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    Quote Originally Posted by cavebird View Post
    This is part of the tricky part about inflation and why following the numbers is foolish. The other part is, as others have noted, that inflation is not spread equally. The top players more or less suck up all the inflation; all of the values are at $20 and under players; hell in many leagues, most $5 and under guys all go for a buck. Therefore, if you chase value and refuse to overpay past what the overall inflation numbers says to do, you will end up without any top players and well, that's not good because you won't spend all of your money and your team will be bad. I think this is well enough known, but there is no way to put it in a formula, so it is hard to do anything about it scientifically; you just have to go by guy.

    This is simply not true for all auctions. In my home league, high priced stars regularly go under inflated value while the mid priced guys get inflated way too much. While I agree that you need to get involved with bidding otherwise you'll be left with too much money, if stars are going off the board $5-10 over the inflated price there is no need to feel pressured to buy them. If this is happening in your auction it means that mid priced guys will be better values and you should be able to spend enough of your budget on mid priced guys that you won't have too much left over for end game. The important thing to note is how much inflation you will expect, the rest is just figuring out what the room will do with the extra $$.

  9. #49
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    Quote Originally Posted by ssmallz View Post
    This is simply not true for all auctions. In my home league, high priced stars regularly go under inflated value while the mid priced guys get inflated way too much. While I agree that you need to get involved with bidding otherwise you'll be left with too much money, if stars are going off the board $5-10 over the inflated price there is no need to feel pressured to buy them. If this is happening in your auction it means that mid priced guys will be better values and you should be able to spend enough of your budget on mid priced guys that you won't have too much left over for end game. The important thing to note is how much inflation you will expect, the rest is just figuring out what the room will do with the extra $$.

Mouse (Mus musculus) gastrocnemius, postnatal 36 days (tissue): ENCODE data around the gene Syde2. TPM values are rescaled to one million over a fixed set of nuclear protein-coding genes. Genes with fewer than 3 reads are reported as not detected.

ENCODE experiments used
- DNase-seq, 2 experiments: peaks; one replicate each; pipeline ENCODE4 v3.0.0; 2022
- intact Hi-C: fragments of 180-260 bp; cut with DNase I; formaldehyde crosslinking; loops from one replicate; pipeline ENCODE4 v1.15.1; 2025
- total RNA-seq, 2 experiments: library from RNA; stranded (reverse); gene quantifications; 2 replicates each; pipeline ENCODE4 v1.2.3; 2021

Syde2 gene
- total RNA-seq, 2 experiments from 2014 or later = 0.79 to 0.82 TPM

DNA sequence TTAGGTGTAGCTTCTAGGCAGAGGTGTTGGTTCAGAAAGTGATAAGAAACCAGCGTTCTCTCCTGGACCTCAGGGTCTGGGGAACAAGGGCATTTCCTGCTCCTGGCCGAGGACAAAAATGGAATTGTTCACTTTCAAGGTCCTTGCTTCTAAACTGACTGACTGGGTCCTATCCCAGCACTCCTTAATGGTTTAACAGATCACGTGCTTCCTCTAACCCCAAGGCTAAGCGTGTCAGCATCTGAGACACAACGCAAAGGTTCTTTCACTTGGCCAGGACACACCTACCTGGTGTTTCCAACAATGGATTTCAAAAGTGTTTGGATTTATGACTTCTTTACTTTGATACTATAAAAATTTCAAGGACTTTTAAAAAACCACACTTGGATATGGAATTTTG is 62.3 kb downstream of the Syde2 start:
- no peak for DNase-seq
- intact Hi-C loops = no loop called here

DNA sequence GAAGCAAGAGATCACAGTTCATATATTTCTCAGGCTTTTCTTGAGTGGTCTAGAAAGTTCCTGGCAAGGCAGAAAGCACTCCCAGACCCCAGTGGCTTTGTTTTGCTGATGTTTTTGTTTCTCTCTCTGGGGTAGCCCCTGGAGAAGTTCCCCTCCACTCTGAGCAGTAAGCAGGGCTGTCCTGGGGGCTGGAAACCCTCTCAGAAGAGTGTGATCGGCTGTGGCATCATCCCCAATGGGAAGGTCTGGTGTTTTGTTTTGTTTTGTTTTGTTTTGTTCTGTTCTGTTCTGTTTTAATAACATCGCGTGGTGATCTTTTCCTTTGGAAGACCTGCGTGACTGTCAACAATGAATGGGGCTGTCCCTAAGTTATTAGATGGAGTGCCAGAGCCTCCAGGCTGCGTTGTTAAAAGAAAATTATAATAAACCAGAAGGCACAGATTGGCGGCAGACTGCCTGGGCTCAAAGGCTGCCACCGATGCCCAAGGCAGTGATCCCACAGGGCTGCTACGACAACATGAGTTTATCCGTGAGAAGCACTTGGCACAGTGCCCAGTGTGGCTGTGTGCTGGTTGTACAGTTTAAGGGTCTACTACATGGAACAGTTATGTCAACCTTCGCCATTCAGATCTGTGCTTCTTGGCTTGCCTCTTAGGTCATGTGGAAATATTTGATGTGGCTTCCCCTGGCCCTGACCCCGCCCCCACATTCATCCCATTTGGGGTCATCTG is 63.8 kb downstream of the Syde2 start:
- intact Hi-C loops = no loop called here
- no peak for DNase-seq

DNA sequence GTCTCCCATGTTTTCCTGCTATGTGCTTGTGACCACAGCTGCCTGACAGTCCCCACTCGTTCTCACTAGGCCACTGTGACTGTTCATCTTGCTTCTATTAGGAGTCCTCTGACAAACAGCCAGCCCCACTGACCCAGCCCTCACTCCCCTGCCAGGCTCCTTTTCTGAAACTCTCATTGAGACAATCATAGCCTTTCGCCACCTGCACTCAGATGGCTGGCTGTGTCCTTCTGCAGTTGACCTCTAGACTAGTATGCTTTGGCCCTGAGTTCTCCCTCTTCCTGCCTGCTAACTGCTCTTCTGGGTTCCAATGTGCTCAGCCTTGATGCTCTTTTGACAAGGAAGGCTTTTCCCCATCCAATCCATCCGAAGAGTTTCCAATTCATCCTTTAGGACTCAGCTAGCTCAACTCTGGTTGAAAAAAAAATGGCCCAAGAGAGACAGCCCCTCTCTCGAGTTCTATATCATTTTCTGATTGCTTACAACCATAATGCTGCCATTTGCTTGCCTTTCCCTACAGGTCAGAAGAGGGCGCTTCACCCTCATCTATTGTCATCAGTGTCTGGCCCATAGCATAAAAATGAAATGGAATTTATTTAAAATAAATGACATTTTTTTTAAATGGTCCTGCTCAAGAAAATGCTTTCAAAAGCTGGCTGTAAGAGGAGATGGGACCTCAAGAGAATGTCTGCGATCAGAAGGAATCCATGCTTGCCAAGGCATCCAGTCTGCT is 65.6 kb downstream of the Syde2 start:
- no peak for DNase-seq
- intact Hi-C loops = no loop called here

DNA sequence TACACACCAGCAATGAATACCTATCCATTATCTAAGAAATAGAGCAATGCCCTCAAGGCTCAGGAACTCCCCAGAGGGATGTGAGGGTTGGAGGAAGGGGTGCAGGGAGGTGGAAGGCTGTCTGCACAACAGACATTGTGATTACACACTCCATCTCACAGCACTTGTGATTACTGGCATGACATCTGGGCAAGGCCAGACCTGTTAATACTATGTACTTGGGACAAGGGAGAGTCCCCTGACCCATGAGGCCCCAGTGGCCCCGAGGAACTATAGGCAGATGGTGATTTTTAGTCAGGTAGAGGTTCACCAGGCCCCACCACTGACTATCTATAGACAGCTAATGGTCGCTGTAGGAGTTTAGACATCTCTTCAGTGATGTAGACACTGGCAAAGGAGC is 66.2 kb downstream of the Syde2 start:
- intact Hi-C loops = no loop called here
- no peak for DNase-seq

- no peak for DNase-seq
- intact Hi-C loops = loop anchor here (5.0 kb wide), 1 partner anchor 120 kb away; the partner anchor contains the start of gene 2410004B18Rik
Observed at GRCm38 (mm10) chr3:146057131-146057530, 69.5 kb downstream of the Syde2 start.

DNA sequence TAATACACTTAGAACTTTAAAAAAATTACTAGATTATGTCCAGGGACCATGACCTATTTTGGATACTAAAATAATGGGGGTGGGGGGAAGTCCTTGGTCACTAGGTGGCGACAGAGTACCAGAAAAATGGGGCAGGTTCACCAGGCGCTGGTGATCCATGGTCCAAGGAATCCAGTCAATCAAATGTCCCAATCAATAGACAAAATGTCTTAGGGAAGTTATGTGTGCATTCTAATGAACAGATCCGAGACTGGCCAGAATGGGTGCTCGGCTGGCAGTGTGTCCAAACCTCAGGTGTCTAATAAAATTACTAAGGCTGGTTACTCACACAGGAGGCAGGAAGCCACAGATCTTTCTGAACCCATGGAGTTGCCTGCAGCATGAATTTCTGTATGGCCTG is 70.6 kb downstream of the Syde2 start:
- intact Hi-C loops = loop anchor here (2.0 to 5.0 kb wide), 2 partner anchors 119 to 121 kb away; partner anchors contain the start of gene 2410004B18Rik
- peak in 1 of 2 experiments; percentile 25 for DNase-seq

Interesting, that is not my experience. In my league, high priced and medium priced guys both get over-inflated and everyone under $10 (except that random guy with helium who goes for $20) goes for next to nothing---especially in pitching. Sometimes mid-tier hitters go for inflated value or a little bit less, and I always try to jump in then (but, of course, it only takes two to kill that, lol), but with pitchers, especially starters it is hell. But leagues are different.

  10. #50
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    Quote Originally Posted by Ken View Post
    Definitely disagree. I am a numbers person and I've been extremely successful. Now, like real baseball, it is a combination of numbers and other analysis, but numbers is my base. 70/30 on the numbers side.
    I have found that in the past 5-10 years, 3/4 of the league has a program that calculates inflation for them, so everyone has the numbers. The question is where you disagree on projections and where you overpay---overpaying for Verlander worked last year; for Sale, not so much. Hell, I got what the numbers said was a great bargain on Justin Upton last year and he he messed up his foot the next day. Still, with everyone having the numbers, the team with easily the best keeper list, despite a poor auction ($20 Nick Pivetta, lol) still won.

    Quote Originally Posted by Ken View Post
    Wait, that's where we differ. You don't have to "refuse" to overpay. You can still watch auction dynamics and determine the right place to get in. If it moves you can adjust. If you are watching the numbers correctly you'll see this coming.